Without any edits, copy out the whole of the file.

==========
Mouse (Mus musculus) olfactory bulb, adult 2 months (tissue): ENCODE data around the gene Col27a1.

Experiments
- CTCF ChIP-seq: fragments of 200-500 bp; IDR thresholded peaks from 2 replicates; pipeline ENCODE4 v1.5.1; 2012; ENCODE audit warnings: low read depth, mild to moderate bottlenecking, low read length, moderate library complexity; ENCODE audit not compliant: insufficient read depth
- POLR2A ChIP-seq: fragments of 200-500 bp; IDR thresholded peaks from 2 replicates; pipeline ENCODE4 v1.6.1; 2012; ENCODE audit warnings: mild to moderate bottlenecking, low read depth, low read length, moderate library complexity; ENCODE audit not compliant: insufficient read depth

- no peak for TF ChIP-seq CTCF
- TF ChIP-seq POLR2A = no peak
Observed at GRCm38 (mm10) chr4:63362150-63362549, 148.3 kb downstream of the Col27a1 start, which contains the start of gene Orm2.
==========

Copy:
Mouse (Mus musculus) olfactory bulb, adult 2 months (tissue): ENCODE data around the gene Col27a1.

Experiments
- CTCF ChIP-seq: fragments of 200-500 bp; IDR thresholded peaks from 2 replicates; pipeline ENCODE4 v1.5.1; 2012; ENCODE audit warnings: low read depth, mild to moderate bottlenecking, low read length, moderate library complexity; ENCODE audit not compliant: insufficient read depth
- POLR2A ChIP-seq: fragments of 200-500 bp; IDR thresholded peaks from 2 replicates; pipeline ENCODE4 v1.6.1; 2012; ENCODE audit warnings: mild to moderate bottlenecking, low read depth, low read length, moderate library complexity; ENCODE audit not compliant: insufficient read depth

- no peak for TF ChIP-seq CTCF
- TF ChIP-seq POLR2A = no peak
Observed at GRCm38 (mm10) chr4:63362150-63362549, 148.3 kb downstream of the Col27a1 start, which contains the start of gene Orm2.